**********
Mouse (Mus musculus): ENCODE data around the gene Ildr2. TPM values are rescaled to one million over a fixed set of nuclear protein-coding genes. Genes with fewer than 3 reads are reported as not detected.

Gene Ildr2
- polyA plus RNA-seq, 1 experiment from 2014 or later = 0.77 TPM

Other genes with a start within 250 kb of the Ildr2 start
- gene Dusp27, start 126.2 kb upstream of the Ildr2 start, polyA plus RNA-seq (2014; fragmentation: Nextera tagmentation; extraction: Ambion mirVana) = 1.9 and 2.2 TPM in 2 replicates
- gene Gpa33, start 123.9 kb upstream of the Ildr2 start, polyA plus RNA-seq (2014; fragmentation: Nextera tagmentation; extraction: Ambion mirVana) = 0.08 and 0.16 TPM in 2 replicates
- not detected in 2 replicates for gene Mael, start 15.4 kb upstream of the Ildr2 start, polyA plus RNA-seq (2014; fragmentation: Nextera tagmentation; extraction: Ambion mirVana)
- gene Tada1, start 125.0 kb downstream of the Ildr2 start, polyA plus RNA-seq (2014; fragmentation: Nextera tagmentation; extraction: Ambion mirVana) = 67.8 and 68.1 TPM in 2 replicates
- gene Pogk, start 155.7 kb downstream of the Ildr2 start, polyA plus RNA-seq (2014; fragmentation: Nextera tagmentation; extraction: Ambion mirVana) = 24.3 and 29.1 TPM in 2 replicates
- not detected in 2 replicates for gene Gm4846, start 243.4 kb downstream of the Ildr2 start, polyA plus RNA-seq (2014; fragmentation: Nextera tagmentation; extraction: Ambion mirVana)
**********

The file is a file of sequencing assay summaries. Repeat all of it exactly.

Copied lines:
Mouse (Mus musculus): ENCODE data around the gene Ildr2. TPM values are rescaled to one million over a fixed set of nuclear protein-coding genes. Genes with fewer than 3 reads are reported as not detected.

Gene Ildr2
- polyA plus RNA-seq, 1 experiment from 2014 or later = 0.77 TPM

Other genes with a start within 250 kb of the Ildr2 start
- gene Dusp27, start 126.2 kb upstream of the Ildr2 start, polyA plus RNA-seq (2014; fragmentation: Nextera tagmentation; extraction: Ambion mirVana) = 1.9 and 2.2 TPM in 2 replicates
- gene Gpa33, start 123.9 kb upstream of the Ildr2 start, polyA plus RNA-seq (2014; fragmentation: Nextera tagmentation; extraction: Ambion mirVana) = 0.08 and 0.16 TPM in 2 replicates
- not detected in 2 replicates for gene Mael, start 15.4 kb upstream of the Ildr2 start, polyA plus RNA-seq (2014; fragmentation: Nextera tagmentation; extraction: Ambion mirVana)
- gene Tada1, start 125.0 kb downstream of the Ildr2 start, polyA plus RNA-seq (2014; fragmentation: Nextera tagmentation; extraction: Ambion mirVana) = 67.8 and 68.1 TPM in 2 replicates
- gene Pogk, start 155.7 kb downstream of the Ildr2 start, polyA plus RNA-seq (2014; fragmentation: Nextera tagmentation; extraction: Ambion mirVana) = 24.3 and 29.1 TPM in 2 replicates
- not detected in 2 replicates for gene Gm4846, start 243.4 kb downstream of the Ildr2 start, polyA plus RNA-seq (2014; fragmentation: Nextera tagmentation; extraction: Ambion mirVana)